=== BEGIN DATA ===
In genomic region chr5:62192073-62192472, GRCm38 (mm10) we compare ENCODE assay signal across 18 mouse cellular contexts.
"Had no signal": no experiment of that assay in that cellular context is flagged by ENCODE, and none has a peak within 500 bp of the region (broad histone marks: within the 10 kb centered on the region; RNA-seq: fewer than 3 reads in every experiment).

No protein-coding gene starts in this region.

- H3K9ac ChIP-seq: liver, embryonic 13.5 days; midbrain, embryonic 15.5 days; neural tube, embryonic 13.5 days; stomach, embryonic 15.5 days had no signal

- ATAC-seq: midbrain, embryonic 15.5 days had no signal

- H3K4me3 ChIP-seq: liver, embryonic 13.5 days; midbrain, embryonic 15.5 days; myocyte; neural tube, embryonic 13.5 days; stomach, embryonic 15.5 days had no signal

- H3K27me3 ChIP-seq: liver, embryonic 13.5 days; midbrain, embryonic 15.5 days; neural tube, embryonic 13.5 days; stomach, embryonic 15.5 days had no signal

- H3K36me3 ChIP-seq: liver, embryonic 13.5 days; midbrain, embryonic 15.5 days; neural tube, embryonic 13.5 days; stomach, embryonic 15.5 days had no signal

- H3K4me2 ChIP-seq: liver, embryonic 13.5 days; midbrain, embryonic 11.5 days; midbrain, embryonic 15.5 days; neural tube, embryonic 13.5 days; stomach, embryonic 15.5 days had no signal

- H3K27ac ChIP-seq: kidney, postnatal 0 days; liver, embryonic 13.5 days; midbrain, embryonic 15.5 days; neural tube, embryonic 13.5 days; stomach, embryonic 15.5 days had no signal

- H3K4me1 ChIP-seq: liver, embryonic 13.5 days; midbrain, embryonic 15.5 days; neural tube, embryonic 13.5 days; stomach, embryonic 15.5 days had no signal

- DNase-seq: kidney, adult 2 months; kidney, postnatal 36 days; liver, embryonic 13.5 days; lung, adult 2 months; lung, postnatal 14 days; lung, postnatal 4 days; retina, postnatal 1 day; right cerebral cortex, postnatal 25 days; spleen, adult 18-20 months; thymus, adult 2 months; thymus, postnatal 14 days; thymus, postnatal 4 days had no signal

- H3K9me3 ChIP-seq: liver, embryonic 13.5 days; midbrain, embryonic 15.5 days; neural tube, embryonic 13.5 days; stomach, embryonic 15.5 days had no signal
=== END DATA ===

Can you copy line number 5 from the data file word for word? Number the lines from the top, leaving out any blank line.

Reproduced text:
- ATAC-seq: midbrain, embryonic 15.5 days had no signal